Compared to the paltry turnout at last week's bike lane protest in the East Village, this morning's protest in Park Slope gathered a formidable crowd on Prospect Park West. Around 200 lane supporters of all ages gathered beside the bike lane, bearing signs and chanting "We love safe streets," all but drowning out the fifty or so lane protesters a few yards away. The age homogeneity among lane opponents was striking; they all seemed to be enjoying their Autumn years—or rather they would be if not for those meddling bike lanes.

The PPW lane, put in five months ago, is "redundant," according to Bob Linn, who stood on a park bench and preached into a bullhorn about the aesthetic impact of the lane. "It looks like the entrance to the Lincoln Tunnel," declared Linn. "Why do they think they can mutilate this extremely beautiful boulevard?" He felt that it did nothing to reduce the need for cars. "Its useful to maybe a handful of bikers. You can count the number who ride by in an hour on one hand." He echoed the general sentiment of the anti-laners, arguing that riders could just use the lane that runs through Prospect Park. Linn was immediately bombarded with shouts from the pro-laners who reminded him that the park lane is one-way.

Aaron Naparstek spoke into a bullhorn in front of the pro-lane crowd. "This is about the sustainability of New York. This is about reducing our dependence on oil!" He reminded the protesters that the construction of the lane was not some arbitrary attack on their sovereignty. "It was the result of a decision made by Community Board 6 and the Park Slope Neighbors. These sorts of street redesigns don't just happen by themselves."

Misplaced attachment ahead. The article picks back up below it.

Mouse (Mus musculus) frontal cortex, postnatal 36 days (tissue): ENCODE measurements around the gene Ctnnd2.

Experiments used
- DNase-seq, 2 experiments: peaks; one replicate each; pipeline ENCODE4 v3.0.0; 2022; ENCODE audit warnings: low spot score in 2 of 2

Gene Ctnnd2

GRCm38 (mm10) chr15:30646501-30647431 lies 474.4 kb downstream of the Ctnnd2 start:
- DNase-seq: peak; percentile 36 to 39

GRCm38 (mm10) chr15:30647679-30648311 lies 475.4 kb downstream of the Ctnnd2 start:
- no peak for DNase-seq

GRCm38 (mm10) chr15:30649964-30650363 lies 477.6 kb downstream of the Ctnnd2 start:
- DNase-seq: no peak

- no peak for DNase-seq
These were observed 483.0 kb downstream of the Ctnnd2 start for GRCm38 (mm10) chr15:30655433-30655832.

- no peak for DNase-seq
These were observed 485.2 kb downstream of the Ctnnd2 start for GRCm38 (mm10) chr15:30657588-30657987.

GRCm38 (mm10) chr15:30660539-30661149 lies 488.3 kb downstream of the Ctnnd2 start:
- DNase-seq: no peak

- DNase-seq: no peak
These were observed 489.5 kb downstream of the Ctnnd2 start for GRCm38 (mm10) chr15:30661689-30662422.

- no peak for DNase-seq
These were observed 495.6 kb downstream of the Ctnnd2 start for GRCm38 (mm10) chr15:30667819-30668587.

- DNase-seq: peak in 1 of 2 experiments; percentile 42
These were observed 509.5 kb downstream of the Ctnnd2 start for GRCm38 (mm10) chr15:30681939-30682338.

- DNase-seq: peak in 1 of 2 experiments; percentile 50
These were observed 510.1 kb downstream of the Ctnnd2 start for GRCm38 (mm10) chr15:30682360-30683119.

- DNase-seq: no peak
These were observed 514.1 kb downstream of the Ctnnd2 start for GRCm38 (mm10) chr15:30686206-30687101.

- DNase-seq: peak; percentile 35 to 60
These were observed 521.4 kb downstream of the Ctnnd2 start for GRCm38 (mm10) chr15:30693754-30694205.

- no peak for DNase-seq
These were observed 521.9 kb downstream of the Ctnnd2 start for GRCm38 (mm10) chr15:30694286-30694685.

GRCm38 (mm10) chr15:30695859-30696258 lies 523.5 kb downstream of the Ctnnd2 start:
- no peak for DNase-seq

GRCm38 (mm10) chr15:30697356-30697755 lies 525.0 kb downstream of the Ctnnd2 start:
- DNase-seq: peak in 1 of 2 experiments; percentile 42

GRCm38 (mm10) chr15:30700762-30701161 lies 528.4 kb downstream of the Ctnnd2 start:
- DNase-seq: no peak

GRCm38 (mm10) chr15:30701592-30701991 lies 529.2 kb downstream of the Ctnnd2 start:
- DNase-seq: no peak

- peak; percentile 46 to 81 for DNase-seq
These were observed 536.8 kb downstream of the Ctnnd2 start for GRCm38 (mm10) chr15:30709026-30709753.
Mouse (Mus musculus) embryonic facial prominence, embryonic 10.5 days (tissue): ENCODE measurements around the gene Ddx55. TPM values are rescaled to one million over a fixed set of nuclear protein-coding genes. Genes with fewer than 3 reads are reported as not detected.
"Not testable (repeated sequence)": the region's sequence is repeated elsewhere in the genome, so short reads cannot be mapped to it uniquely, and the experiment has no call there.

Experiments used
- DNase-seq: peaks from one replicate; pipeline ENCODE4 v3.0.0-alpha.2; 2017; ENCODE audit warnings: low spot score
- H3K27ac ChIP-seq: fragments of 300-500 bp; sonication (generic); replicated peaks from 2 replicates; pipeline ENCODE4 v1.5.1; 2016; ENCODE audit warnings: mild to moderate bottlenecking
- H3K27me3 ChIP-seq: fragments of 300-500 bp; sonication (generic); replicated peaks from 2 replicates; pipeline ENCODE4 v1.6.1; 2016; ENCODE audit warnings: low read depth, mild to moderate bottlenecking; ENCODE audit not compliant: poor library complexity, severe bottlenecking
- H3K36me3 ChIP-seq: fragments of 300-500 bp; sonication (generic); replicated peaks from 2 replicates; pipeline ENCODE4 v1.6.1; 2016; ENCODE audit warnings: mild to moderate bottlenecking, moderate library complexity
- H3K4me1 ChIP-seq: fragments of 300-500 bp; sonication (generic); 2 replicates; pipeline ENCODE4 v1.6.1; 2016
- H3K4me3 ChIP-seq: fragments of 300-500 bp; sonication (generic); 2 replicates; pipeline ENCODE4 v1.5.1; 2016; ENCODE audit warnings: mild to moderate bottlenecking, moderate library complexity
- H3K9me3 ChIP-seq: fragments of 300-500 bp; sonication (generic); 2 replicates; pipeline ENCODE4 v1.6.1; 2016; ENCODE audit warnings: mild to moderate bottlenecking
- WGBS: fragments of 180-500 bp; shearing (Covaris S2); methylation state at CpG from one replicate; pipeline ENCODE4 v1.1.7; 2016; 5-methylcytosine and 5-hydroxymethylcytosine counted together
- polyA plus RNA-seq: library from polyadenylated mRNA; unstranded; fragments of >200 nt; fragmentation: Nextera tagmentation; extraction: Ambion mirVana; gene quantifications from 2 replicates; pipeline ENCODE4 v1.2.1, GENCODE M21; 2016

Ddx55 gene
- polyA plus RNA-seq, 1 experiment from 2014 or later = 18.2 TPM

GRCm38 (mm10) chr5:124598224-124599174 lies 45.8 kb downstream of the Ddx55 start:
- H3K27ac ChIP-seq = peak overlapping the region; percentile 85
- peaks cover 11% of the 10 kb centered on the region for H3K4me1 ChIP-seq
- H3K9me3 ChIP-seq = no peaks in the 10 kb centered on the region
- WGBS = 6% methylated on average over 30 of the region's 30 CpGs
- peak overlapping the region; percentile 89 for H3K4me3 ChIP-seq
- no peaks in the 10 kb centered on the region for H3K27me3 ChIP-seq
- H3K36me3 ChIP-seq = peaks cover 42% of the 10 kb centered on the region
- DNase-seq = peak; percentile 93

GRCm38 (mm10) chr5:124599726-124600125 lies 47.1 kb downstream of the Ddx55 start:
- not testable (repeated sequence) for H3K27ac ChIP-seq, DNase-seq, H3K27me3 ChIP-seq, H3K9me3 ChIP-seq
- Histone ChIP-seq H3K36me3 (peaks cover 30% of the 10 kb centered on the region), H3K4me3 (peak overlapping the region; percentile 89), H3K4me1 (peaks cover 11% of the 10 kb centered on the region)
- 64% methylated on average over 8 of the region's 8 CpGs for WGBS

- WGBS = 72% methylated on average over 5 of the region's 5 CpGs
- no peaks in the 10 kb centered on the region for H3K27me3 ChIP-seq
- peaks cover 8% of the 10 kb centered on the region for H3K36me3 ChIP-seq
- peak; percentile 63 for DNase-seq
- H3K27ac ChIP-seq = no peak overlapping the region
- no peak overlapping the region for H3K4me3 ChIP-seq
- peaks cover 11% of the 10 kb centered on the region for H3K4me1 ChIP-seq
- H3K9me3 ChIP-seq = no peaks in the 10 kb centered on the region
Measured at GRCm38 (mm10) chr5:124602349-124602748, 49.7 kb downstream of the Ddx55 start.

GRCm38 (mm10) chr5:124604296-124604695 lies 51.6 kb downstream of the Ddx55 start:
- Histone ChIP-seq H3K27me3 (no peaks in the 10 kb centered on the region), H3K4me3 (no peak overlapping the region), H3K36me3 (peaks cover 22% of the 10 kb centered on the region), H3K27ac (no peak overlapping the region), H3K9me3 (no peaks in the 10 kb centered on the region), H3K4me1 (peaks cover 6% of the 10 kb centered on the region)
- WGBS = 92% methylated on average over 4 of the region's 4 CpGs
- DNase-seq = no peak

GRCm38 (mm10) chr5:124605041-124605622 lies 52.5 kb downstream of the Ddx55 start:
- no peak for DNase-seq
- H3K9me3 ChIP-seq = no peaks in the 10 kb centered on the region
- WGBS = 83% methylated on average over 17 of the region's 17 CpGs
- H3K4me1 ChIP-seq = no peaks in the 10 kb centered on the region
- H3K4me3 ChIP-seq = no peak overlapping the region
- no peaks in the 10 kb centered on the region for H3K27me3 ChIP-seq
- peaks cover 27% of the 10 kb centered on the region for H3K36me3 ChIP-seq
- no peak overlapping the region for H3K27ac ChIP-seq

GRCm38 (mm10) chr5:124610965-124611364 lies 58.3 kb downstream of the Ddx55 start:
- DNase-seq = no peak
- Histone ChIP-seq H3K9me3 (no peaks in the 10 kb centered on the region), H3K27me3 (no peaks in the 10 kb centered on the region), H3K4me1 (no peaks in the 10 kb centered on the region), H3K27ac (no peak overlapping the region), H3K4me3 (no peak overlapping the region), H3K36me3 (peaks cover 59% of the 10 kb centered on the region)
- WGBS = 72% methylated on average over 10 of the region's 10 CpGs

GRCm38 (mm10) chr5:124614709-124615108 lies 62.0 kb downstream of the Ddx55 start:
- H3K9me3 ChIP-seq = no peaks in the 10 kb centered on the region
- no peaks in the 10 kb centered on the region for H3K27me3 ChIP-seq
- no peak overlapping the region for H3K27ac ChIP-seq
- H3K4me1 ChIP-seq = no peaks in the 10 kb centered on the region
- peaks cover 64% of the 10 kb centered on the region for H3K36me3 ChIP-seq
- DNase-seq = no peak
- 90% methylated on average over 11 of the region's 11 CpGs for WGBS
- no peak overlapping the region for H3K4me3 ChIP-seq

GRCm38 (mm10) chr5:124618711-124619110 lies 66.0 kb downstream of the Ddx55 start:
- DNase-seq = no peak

Peter Kaufman, a bike commuter and blogger who broke the Henry Street bike lane church abuse scandal, felt that the narrower Prospect Park West has played a significant role in making the straightaway safer. Before the lane, he said, "People would just gun it. Now, because it's a little constricted; psychologically the drivers feel they have to slow down." In response to the keep-bikes-in-the-park argument of the protesters, Kaufman laughed. "I would suspect every one of these people who are saying that the bikes belong in the park were opposed to taking the cars out of Prospect Park in the first place."

"I served in the army in Europe!" shouted bike lane foe Tony Srour. "They all ride their bikes the right way. They're very cautious over there. Here, I have to look both ways! Even with the walk sign! Twice I was almost hit crossing with my grandson." His wife, Cathy Srour, said, "I'm more afraid of being hit by a bike than by a car. It's more likely right here!" But Park Slope resident Leah Paulos shook her head at that logic. "It's just common sense. Would you rather be hit by a bike or a car?" Um, neither?